Bensman Risk Management, Inc.

Insurable Interests

Bensman Risk Management, Inc.
2333 Waukegan Road Suite 275
Bannockburn, IL 60015
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Securities offered through Kestra Investment Services, LLC (Kestra IS), Member FINRA/SIPC. Investment Advisory Services offered through Kestra Advisory Services, LLC (Kestra AS). Kestra IS and Kestra AS are not affiliated with The Bensman Group, Bensman Associates Ltd., Bensman Risk Management, Inc. or Schemata, L.L.C.

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Insurable Interests

Vol. 2, Issue 6February 2007


Exercise Your Way to Better Mental Health

Everyone knows that exercise is good for you. It can help you keep your weight down, which in turn helps you reduce your risk of heart disease and other health problems. It can help keep your joints healthy as you age, and it can fight bone loss in older women.

But exercise may be good for your mental health as well. In fact, some studies suggest that it may even help to combat depression.

A study published in the American Journal of Preventive Medicine followed 80 people with mild to moderate depression. They were divided into five groups; four groups did varying amounts of aerobic exercise, while the fifth group did only gentle stretching. At the end of the study, the group that had exercised a minimum of 30 minutes five days a week showed a marked reduction in its level of depression. In fact, after 12 weeks, their scores on the Hamilton Rating Scale for Depression had declined by an average of 47 percent. Participants in the group that did a lesser amount of exercise saw a much smaller reduction in their scores.

That amount of exercise – 30 minutes at least five days a week – is also the amount recommended by the federal government under its new nutritional guidelines.

The scientists who conducted the study concluded that, "Aerobic exercise at a dose consistent with public health recommendations is an effective treatment for (major depressive disorder)."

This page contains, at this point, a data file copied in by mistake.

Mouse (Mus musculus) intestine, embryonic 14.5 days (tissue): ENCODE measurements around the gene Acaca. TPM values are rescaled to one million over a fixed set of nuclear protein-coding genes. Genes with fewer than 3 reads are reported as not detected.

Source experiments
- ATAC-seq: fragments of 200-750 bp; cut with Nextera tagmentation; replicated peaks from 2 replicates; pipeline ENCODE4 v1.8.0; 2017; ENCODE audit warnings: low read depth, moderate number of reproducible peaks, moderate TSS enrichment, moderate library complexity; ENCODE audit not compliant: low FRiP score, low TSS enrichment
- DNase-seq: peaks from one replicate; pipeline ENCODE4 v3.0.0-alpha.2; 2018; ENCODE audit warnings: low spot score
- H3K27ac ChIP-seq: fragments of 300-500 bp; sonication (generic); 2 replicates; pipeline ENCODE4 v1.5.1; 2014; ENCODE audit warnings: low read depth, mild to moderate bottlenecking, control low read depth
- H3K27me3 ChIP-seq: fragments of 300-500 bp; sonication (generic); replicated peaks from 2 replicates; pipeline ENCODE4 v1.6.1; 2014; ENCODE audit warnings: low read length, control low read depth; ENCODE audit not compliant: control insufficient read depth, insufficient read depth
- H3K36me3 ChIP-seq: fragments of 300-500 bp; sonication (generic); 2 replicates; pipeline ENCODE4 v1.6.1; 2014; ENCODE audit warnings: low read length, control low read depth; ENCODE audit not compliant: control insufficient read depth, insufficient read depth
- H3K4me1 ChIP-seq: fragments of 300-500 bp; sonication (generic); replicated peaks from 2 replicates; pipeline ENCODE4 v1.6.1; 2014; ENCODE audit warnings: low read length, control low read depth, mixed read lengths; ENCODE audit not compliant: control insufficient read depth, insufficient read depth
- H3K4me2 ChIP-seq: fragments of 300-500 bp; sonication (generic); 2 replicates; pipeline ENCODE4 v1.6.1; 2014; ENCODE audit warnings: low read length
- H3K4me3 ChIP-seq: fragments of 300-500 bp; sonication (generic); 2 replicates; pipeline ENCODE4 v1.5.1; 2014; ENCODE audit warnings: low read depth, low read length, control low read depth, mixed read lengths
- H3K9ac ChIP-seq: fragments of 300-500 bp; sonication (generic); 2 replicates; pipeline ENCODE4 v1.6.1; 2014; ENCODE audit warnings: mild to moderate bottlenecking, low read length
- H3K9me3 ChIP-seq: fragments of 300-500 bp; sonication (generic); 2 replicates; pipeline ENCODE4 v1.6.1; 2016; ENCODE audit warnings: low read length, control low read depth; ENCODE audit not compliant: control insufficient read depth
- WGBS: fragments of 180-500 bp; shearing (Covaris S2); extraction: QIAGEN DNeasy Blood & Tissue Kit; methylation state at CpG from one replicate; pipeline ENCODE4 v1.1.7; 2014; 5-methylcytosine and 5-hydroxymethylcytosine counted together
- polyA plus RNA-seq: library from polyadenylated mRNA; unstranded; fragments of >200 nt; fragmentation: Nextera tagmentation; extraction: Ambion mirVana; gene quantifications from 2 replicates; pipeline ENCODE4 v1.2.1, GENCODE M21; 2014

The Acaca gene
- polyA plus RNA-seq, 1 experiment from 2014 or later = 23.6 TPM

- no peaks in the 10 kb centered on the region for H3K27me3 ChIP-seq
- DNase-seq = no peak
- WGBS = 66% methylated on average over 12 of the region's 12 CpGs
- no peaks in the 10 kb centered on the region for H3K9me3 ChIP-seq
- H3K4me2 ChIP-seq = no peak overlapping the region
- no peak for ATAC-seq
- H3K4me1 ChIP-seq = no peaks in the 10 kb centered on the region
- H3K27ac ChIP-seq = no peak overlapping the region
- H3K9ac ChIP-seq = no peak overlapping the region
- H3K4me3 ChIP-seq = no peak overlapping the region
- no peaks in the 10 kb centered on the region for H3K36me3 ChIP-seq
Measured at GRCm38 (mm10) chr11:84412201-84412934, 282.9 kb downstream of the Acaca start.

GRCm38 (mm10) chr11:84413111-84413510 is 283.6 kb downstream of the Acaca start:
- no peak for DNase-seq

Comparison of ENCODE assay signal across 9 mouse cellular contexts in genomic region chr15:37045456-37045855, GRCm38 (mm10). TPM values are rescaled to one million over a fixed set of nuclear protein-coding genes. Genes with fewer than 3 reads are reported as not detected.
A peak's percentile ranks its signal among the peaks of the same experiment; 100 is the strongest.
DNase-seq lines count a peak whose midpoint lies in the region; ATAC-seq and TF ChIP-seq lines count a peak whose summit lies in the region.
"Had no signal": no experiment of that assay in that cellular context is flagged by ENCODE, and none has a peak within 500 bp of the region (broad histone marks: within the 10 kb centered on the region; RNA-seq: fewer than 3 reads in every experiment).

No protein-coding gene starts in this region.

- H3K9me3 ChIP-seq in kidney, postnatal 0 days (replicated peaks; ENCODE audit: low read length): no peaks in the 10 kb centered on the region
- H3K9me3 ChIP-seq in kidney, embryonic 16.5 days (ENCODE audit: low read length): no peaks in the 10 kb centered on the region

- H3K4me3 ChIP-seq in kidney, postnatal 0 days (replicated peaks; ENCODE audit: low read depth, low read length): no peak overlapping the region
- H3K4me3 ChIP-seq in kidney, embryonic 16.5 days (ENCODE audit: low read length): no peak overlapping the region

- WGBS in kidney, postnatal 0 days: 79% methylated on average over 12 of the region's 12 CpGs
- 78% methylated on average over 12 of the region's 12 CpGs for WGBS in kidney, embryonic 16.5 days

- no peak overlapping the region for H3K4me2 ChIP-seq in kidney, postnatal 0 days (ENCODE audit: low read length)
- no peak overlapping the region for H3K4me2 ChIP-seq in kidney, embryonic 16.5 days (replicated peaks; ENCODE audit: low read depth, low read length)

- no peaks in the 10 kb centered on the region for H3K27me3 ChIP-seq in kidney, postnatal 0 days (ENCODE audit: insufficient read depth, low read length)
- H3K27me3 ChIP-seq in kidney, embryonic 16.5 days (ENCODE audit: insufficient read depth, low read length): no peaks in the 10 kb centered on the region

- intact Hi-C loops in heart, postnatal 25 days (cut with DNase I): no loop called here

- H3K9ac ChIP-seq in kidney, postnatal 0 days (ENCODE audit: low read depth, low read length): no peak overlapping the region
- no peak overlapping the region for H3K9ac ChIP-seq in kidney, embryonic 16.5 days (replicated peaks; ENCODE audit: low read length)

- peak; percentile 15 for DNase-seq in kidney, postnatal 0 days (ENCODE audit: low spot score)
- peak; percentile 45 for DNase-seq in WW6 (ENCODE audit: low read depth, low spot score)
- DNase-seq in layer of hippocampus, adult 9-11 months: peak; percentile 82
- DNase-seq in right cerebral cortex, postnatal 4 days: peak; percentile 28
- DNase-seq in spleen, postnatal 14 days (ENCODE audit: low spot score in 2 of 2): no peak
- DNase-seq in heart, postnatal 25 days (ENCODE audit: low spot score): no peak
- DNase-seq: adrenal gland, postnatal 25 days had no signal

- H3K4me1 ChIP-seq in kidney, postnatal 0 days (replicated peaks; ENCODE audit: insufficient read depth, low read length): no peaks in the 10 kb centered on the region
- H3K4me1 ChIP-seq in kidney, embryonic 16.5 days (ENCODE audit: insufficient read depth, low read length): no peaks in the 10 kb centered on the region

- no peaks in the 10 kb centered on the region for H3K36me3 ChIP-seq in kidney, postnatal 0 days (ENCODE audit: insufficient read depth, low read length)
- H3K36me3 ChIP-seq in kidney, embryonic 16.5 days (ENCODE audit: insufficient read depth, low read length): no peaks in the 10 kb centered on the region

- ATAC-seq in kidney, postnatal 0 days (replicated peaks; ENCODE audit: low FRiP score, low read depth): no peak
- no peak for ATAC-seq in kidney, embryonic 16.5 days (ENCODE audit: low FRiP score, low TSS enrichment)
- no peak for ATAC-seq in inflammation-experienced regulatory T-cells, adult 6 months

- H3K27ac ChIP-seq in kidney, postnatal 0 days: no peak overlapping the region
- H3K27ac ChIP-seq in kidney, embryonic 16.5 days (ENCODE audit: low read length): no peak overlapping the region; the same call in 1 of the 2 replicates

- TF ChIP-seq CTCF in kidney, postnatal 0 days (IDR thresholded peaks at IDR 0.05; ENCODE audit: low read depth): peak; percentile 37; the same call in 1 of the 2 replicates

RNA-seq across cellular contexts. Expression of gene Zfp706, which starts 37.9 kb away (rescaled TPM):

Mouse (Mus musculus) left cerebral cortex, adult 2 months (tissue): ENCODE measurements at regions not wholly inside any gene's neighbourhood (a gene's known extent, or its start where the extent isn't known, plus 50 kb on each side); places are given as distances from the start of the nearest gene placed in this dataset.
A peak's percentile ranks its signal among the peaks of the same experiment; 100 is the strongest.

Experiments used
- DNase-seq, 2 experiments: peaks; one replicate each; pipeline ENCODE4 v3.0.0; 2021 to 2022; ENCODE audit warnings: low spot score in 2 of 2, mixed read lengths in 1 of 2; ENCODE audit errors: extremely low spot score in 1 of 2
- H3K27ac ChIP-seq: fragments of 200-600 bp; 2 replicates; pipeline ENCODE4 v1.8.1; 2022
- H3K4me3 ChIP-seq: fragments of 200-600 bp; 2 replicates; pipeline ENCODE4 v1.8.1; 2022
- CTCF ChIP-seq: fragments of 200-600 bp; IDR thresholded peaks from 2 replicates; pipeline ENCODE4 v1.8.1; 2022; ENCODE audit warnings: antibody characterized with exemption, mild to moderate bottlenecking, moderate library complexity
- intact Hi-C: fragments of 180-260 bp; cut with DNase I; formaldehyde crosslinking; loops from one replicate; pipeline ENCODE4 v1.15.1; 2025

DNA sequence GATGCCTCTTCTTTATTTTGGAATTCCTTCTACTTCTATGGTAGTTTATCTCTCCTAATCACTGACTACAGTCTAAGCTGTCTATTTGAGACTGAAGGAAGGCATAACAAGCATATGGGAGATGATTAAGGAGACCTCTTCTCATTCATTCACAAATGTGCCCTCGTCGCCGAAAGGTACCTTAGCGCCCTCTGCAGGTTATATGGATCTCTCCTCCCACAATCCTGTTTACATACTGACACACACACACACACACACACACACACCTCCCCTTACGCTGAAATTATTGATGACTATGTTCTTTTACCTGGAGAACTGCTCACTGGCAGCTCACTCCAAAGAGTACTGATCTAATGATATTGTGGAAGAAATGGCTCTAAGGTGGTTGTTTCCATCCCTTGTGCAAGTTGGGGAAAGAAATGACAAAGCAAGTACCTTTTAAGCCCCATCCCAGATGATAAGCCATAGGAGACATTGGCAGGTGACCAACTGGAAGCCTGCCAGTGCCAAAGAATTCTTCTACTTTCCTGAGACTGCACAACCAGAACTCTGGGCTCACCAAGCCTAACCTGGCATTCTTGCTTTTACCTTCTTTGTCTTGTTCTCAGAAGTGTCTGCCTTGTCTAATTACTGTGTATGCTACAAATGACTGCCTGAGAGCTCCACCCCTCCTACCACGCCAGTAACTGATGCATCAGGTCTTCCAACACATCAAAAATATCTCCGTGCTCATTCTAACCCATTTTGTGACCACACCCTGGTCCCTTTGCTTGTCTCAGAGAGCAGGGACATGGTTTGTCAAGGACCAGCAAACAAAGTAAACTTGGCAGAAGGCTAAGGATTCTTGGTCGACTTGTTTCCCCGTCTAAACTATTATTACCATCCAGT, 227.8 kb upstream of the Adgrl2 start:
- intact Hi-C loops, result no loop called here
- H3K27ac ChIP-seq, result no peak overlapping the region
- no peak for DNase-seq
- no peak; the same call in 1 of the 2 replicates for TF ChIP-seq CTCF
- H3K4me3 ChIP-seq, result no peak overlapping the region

The study in the American Journal of Preventive Medicine was sponsored by an exercise equipment manufacturer, and it also covered only a very small sample, so it cannot be considered definitive. But its basic conclusion – that exercise can be helpful in dealing with depression – has been mirrored by other studies as well. In fact, a similar study conducted in Berlin and published in the British Journal of Sports Medicine found similar results.

As early as 1996, the Surgeon General’s Report on Physical Activity and Health found that "physical activity appears to relieve symptoms of depression and anxiety and improve mood" and that "regular physical activity may reduce the risk of developing depression, although further research is needed on this topic."

Of course, people who are suffering from depression, which often involves a lack of energy and motivation, can have a hard time getting started on and sticking with an exercise program. But if you are being treated for depression, you might talk to your doctor about whether exercise might help you.

Exercise can be good for the mental health of virtually everyone, whether they experience depression or not. People who exercise regularly tend to have higher self-esteem, a more positive outlook and more energy. Part of the reason for that might be the release of endorphins, a natural chemical that can result in a feeling of euphoria, often referred to as the "runner’s high."

In addition, regular exercise can provide a greater sense of control: If you can stick with an exercise program, perhaps you can also make other positive changes in your life. It also can function as a distraction, allowing people to get away from their problems for a while. And it can provide a social outlet as well, connecting people with other people who enjoy the same things.

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